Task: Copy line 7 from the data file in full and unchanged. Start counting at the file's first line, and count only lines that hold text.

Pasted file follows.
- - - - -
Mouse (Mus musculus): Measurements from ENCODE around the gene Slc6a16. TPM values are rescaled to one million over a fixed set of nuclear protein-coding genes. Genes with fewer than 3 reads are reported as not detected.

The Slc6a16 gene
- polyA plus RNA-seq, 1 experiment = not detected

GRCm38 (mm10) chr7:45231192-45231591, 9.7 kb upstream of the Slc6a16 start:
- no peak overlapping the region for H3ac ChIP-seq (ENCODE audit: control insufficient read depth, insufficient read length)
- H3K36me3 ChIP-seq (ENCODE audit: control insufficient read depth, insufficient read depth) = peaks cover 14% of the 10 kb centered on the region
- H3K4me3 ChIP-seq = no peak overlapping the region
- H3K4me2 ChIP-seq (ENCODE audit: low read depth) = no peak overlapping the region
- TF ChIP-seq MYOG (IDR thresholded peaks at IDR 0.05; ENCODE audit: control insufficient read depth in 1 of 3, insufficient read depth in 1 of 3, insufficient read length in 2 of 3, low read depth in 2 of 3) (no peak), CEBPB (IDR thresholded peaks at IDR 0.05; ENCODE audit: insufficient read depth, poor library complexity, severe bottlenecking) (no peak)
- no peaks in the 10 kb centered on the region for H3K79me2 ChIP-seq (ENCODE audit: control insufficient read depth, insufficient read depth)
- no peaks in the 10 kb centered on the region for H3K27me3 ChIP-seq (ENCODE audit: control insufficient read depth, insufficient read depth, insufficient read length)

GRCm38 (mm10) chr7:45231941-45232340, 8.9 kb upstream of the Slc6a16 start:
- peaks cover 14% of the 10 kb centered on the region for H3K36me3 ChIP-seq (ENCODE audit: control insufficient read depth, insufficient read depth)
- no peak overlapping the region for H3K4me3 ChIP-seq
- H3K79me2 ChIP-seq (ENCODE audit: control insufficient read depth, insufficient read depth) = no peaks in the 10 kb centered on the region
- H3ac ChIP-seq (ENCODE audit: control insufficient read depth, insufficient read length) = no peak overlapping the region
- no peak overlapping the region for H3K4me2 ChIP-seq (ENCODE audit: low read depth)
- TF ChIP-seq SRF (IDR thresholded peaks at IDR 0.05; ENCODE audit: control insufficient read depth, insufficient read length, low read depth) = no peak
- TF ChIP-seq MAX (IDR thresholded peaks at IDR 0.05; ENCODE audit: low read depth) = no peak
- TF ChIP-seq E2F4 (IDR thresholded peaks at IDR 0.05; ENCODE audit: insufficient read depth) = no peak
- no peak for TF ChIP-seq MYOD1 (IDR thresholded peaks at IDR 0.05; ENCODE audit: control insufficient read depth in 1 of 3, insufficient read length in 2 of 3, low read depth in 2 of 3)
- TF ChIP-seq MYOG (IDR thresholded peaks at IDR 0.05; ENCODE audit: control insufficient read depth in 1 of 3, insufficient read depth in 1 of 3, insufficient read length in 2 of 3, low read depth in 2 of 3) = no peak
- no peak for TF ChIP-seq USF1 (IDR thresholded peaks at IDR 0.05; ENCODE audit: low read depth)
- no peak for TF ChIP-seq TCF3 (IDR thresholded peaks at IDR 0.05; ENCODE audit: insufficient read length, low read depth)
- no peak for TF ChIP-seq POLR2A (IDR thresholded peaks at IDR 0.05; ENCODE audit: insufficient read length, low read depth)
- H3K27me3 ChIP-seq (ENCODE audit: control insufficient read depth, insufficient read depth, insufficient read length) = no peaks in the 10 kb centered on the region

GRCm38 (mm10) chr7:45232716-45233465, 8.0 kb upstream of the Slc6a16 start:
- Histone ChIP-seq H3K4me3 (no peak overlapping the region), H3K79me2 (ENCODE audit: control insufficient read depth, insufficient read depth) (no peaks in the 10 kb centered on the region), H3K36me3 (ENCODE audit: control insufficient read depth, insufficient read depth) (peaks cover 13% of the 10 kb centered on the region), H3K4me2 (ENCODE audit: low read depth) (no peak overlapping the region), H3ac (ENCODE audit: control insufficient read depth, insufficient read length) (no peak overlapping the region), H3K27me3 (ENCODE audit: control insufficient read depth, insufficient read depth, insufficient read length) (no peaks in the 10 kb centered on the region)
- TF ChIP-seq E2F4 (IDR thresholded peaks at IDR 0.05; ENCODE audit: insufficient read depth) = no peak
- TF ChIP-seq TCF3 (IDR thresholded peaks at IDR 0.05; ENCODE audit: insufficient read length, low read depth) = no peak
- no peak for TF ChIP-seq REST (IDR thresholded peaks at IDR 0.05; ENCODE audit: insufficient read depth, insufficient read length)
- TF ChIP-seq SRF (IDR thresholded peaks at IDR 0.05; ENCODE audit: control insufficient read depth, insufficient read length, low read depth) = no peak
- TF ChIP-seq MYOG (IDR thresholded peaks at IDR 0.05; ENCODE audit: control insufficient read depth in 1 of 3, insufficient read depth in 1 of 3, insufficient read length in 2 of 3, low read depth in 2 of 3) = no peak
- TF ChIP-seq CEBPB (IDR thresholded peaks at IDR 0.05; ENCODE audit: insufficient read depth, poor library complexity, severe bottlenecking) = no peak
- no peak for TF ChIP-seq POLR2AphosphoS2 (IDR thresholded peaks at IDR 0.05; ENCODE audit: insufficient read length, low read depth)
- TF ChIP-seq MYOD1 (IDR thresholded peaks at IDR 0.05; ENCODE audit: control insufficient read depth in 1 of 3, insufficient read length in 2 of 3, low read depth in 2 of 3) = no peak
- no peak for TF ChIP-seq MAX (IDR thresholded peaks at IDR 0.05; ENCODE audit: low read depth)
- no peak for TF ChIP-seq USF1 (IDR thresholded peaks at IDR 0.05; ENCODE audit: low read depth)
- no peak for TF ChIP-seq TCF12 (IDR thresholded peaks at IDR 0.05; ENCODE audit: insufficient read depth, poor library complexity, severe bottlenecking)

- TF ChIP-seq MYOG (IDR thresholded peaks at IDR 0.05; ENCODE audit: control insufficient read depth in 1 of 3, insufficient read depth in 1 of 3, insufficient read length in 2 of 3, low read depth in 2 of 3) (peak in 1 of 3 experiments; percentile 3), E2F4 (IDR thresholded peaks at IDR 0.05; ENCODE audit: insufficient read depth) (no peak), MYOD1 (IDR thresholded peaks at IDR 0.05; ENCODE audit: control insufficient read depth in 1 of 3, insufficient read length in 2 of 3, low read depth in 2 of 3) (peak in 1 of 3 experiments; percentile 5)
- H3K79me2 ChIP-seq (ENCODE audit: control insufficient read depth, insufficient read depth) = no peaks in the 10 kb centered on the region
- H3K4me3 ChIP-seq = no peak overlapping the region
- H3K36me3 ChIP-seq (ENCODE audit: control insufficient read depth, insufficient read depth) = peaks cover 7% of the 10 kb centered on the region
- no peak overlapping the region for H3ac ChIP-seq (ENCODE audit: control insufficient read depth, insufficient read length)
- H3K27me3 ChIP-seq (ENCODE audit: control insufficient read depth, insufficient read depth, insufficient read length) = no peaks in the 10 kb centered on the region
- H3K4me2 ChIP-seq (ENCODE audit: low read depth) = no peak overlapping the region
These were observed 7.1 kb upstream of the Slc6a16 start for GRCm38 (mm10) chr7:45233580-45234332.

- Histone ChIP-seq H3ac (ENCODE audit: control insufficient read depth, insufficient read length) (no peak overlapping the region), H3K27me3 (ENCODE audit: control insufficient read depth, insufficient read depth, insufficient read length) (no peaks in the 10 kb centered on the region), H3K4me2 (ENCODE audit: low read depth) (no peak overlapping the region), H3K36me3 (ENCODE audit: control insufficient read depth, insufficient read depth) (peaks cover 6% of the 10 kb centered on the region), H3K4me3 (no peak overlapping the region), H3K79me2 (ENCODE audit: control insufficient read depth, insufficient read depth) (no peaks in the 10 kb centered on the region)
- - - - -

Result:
- H3K4me3 ChIP-seq = no peak overlapping the region